Members of Occupy Philadelphia and other groups protested late Friday afternoon outside a fund-raiser for Republican presidential candidate Mitt Romney.
More than 100 people marched from the Occupy Philly tent city at Dilworth Plaza to the front of the Rittenhouse, a hotel and residential high-rise, and chanted, “Hey Romney, picture this, no more greedy politics.”
Thinking Romney might enter through the rear parking garage entrance, the protesters marched around the block to 20th Street.
While they were away, Romney strolled through Rittenhouse Square and walked in through the front door.
The fund-raiser was hosted by lawyer Charles Kopp of the prominent Philadelphia firm Cozen O’Connor.
A large contingent of police prevented the protesters from entering the building. No arrests or injuries were reported.
On Wednesday, nine Occupy Philly protesters were arrested during a sit-in at the Comcast Center.
A 10th person was arrested outside.
At the Rittenhouse, the protesters posed for pictures with a large poster of Romney. Some carried mock campaign signs that read “Greed is Good! Romney-Gekko 2012,” referring to the Michael Douglas character from the 1987 movie Wall Street.
Jamie Mondics, a spokeswoman for Keystone Progress, said the protest was organized Thursday.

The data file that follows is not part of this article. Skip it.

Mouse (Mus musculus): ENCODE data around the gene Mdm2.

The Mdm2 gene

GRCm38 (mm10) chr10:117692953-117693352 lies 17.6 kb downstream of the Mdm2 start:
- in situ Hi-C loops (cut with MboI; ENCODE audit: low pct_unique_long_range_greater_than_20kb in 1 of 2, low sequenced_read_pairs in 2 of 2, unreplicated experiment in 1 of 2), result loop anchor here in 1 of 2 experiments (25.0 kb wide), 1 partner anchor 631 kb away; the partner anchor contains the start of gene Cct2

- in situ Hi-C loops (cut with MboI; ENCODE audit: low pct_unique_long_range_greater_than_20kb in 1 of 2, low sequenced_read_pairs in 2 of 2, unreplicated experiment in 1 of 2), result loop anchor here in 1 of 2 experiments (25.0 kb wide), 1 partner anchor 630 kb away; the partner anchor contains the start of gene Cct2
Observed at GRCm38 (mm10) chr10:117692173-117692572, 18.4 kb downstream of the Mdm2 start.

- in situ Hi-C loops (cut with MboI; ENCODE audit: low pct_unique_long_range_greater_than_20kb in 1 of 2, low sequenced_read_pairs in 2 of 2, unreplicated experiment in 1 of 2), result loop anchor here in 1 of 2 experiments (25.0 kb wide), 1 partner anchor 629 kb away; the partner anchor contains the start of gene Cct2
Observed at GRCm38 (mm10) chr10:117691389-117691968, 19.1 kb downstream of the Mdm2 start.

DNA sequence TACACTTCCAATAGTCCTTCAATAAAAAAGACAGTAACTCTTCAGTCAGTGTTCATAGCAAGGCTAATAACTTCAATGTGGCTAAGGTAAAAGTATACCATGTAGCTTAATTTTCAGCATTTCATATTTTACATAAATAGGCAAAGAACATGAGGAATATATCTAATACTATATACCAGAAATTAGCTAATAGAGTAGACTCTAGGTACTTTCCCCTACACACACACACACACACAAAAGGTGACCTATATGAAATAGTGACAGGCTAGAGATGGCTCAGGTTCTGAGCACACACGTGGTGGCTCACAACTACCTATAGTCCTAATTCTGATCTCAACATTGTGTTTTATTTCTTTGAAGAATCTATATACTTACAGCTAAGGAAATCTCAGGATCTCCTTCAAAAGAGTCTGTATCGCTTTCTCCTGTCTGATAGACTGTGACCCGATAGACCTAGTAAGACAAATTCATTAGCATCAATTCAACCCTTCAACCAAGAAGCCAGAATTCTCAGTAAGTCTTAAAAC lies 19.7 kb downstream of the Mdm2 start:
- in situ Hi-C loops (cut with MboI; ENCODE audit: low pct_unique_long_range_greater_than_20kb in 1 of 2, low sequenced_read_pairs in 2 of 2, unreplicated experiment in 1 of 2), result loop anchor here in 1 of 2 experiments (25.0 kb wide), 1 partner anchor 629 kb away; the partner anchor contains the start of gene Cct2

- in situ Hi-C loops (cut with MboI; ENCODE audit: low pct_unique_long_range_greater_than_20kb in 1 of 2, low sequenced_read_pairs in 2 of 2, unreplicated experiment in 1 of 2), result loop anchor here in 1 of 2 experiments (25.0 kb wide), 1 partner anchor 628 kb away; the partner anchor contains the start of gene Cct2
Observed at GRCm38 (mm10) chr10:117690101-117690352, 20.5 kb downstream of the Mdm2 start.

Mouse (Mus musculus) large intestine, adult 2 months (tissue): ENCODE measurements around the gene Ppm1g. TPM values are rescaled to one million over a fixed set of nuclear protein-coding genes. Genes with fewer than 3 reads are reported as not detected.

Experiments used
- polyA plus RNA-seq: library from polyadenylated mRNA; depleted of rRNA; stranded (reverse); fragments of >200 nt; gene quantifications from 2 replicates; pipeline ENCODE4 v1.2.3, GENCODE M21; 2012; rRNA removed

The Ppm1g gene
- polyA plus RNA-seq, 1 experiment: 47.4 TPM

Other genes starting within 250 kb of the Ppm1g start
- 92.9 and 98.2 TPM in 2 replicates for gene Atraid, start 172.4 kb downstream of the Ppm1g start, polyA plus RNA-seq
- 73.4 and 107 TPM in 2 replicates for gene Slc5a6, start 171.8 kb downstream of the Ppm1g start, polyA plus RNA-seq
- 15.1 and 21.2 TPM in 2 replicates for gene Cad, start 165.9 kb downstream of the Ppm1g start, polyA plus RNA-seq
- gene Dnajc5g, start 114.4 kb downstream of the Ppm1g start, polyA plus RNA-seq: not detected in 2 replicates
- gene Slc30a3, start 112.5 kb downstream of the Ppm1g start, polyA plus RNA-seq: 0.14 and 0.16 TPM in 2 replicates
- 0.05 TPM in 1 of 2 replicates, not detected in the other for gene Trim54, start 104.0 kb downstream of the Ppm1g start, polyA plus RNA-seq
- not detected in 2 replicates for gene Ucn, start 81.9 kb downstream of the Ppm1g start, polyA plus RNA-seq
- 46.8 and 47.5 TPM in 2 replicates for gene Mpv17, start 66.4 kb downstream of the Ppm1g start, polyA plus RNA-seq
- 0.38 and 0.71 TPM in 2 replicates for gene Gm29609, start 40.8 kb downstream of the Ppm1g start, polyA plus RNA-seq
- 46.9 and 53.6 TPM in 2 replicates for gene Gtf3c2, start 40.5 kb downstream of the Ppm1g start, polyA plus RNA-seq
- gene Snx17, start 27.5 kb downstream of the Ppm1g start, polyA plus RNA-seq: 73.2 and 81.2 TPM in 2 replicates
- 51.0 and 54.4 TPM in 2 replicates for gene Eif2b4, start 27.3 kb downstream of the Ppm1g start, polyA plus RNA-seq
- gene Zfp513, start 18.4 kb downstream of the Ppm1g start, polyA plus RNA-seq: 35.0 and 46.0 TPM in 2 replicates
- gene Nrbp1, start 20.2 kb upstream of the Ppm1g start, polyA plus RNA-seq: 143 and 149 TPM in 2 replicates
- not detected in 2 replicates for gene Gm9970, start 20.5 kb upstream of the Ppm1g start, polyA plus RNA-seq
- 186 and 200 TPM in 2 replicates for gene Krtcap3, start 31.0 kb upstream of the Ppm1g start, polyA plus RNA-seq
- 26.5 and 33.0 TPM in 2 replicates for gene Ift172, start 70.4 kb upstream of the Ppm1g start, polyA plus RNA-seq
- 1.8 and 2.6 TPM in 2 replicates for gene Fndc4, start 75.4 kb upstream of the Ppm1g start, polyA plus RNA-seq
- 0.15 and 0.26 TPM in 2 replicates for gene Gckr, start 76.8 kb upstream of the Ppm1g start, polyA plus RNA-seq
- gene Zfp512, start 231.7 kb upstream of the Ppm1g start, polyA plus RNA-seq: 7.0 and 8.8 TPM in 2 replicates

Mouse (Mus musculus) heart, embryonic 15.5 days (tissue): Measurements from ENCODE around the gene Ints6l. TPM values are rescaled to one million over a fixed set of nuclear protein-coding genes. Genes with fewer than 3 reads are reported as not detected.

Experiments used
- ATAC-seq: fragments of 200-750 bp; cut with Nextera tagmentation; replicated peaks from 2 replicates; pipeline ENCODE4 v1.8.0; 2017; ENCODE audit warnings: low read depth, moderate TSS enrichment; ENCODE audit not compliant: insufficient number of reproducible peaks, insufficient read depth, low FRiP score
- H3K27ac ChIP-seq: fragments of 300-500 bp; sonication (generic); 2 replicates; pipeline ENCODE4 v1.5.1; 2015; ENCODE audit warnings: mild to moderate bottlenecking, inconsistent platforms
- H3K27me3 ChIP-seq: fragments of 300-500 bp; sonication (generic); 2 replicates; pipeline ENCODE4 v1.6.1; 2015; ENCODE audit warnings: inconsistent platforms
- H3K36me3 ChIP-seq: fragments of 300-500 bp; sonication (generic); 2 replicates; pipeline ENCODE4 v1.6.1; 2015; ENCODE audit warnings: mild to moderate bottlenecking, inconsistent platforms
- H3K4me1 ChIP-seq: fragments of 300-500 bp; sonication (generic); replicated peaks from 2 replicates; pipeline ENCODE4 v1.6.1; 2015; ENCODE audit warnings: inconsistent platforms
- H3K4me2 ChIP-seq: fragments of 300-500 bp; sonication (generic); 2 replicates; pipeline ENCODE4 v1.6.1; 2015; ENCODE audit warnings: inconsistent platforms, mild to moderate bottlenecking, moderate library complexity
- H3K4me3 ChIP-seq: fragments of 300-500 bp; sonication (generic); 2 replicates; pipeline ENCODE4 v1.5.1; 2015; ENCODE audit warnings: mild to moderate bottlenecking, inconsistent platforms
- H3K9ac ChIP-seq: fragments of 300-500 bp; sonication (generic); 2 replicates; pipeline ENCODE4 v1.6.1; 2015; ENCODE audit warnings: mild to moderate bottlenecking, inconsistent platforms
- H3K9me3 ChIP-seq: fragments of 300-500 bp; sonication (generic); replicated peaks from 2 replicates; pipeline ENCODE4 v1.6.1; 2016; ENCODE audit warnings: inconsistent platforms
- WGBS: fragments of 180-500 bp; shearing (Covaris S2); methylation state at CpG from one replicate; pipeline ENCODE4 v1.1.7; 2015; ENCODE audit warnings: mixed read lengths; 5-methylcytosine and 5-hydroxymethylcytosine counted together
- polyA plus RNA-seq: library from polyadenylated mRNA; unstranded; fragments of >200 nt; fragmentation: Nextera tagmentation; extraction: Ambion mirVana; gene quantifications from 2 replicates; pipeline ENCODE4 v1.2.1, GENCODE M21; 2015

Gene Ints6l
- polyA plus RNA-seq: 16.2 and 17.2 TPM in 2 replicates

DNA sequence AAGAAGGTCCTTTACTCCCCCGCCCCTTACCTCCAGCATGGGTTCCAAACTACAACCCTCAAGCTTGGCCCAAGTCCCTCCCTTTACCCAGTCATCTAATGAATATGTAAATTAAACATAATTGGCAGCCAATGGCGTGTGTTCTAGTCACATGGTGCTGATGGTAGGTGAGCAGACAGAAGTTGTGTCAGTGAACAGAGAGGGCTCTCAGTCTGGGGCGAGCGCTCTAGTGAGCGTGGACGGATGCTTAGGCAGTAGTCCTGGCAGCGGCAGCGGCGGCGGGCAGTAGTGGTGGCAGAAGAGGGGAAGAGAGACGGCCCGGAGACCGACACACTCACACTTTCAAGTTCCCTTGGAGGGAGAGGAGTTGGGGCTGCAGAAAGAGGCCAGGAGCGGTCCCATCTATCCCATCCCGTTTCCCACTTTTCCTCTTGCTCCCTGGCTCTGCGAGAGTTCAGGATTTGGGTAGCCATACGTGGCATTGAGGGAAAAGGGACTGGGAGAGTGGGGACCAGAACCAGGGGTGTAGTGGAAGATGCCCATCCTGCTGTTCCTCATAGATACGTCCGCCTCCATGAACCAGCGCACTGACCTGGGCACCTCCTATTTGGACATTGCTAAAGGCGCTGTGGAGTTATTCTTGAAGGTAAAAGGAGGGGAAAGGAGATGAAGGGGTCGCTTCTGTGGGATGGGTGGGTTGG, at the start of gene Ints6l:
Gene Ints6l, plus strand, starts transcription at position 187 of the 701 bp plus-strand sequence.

“The fact that we were able to pull this off so quickly says a lot about how passionate people are here in Pennsylvania about tax cuts for the rich and corporate greed,” Mondics said.
Patrick Miner, 26, said it was his first time joining an Occupy Philly protest. He said he had felt powerless during the debt-ceiling standoff between President Obama and Republicans in Congress.
“I think it provides a lot of people who feel powerless … a chance to have a voice,” said Miner, a structural engineer.
Pointing out that the fund-raiser cost $10,000 a plate, one protester declared: “You have to be a member of the 1 percent to get face time with a politician.”
From the edge of the park, a couple from Chester County watched with curiosity, but the protest message wasn’t resonating.
“I remember being 25 and out of work. You’ve got to pay your dues, work hard, take some risks,” said Steven Hiscox, 52, president of a small business that trains people who want to become automotive technicians.
He and his wife, Tammy, were taking an after-lunch stroll through the square when they heard the ruckus and decided to see what was happening. Or at least he did.
“Frankly, I wanted to go in the opposite direction,” his wife said.
The couple said the protesters were wrong to vilify businesses.
“Government won’t solve all their problems,” he said.
The protesters later marched around Center City and went back to Rittenhouse Square before returning to their base camp.
Contact staff writer Reity O’Brien at 215-854-2917 or email@example.com.
Inquirer staff writer Robert Moran contributed to this article.